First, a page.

When most people think about stretching exercises, they think of things like touching your toes or doing a quick quad stretch before heading out on a run. They don’t realize that there are different types of stretching, each of which come with their own benefits.
I recently completed a course on Integrative Flexibility Training as part of my NASM continuing education requirements, and I learned a ton about the different ways to stretch and the reasons why you ought to do each type, so I thought I’d share a little with you here. Read on to learn about three types of stretching exercises that you ought to start adding to your routine.
Static Stretching Exercises
Static stretching is one of the most well-known types of stretching. It involves holding a stretch for an extended period of time (about 20-30 seconds).
You probably did this in your gym class when you were in school. It’s also commonly used as part of corrective flexibility programs.
Why Is Static Stretching Important?
Static stretching allows you to utilize a neurophysiological principle known as autogenic inhibition. Autogenic inhibition promotes the relaxation of and increases the extensibility (ability to be stretched) of your muscle tissues. It occurs when the neural impulses that sense tension in a muscle are stronger than and override the impulses that cause a muscle contraction.
When to Practice Static Stretching
You won’t often see static stretching included in a pre-workout warm-up routine. It’s more commonly done after a workout as part of a cool-down routine. It can also be done on its own.
Static stretching relaxes the muscles and increases your range of motion. It doesn’t necessarily help you to control your muscles in that new range of motion, though. This, in turn, could hinder your ability to perform well during your workout, and it could increase your injury risk.
There is an exception to this rule. If you have a lot of tightness or overactivity in a particular muscle group, then it can make sense to do some static stretching of those muscles prior to your workout.
After you do static stretching, it’s important to follow up with active-isolated or dynamic stretching (more on those below). This helps you to increase muscle activation and ensure you’re prepared for the demands of your workout.
Active-Isolated Stretching Exercises
Active-isolated stretching involves moving in and out of a particular range of motion and holding the end range of that stretch for about 1-2 seconds. It involves engaging agonist and synergist muscles so the antagonist can be stretched. For example, if you engage your quadriceps and hip flexors while doing a lying hamstring stretch, this allows for a deeper stretch in the hamstring.
Why Is Active-Isolated Stretching Important?
Active-isolated stretching helps to improve muscle tissue extensibility. It does this by utilizing a neurophysiological principle known as reciprocal inhibition. Basically, certain muscles are tightened so that others can lengthen.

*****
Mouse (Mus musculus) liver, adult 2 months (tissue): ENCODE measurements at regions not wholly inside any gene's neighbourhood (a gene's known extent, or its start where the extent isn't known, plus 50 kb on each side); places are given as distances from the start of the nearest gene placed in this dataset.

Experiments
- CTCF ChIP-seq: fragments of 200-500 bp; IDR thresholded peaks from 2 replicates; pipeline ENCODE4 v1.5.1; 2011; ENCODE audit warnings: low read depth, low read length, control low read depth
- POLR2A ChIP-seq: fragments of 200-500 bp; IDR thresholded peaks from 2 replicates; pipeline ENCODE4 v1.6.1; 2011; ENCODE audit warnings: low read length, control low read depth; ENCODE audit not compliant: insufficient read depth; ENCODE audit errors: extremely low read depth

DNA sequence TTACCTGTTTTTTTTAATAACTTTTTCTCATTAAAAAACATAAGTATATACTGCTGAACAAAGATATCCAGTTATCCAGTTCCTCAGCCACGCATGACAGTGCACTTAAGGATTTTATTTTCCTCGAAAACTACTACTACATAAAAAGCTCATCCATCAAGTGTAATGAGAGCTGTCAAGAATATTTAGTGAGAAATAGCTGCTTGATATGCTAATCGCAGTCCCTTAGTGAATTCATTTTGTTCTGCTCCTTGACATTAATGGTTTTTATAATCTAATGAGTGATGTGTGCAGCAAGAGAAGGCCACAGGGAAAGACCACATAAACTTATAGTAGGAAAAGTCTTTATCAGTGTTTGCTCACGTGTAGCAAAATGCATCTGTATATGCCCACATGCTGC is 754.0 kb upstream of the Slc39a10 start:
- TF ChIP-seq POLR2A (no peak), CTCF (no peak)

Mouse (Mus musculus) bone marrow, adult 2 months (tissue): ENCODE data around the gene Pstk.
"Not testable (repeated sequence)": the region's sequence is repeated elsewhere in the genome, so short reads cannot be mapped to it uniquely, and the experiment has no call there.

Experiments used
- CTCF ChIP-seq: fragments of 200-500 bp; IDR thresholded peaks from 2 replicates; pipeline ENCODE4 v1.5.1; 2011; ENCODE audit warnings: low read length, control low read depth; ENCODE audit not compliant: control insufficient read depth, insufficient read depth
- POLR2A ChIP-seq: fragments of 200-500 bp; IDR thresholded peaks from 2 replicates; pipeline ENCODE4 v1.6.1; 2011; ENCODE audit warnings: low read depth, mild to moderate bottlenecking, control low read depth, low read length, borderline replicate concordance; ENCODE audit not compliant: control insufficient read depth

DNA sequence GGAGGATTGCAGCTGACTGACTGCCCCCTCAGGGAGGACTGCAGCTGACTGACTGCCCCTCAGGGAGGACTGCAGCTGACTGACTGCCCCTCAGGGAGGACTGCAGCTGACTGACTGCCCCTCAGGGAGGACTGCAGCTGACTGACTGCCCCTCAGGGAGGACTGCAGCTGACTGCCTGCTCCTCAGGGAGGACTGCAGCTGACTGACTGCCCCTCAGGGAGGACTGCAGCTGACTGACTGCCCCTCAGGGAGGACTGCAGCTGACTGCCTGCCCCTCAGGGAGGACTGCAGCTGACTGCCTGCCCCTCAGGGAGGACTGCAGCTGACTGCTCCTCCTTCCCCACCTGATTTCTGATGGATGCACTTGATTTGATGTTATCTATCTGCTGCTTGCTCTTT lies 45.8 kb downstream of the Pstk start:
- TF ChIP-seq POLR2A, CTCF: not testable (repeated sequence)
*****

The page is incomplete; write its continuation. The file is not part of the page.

When to Practice Active-Isolated Stretching
Active-isolated stretching is a more appropriate way to warm-up before a workout (assuming you don’t have any significant muscle imbalances that you’re working to correct).
Active-isolated stretching helps to prepare your muscles for a workout and make sure everything is firing properly. It improves tissue extensibility but helps you ensure you’re only moving through a range of motion that you can control.
You can also do active-isolated stretching on its own. It’s great for days when you want to focus exclusively on your mobility.
Dynamic Stretching Exercises
Finally, we have to talk about dynamic stretching. Dynamic stretching involves using a muscle’s force production and the body’s momentum to move joints through a full range of motion. An example of dynamic stretching is an exercise like prisoner squats.
Why Is Dynamic Stretching Important
Dynamic stretching helps to warm the muscles up and get them ready to work without altering length-tension relationships or hindering their function. It further prepares your body for the exercises you’re about to put it through and increases your overall body temperature, too.
When to Practice Dynamic Stretching
Dynamic stretching is another good option to do before a workout. Many people like to start the warm-up with static and/or active-isolated stretching and then finish up with some dynamic stretches before getting into their training session.
Like the other types of stretching, you can also practice dynamic stretching on its own when you want to focus on mobility or have a low-impact, flexibility-focused workout.
Try These Types of Stretching Today
There you have it: three essential types of stretching exercises that you can incorporate into your pre- and post-workout routines. Give them a try during your next training session and let me know how it goes!
Feel free to comment down below if you have any other questions about flexibility, mobility, strength training, or anything else!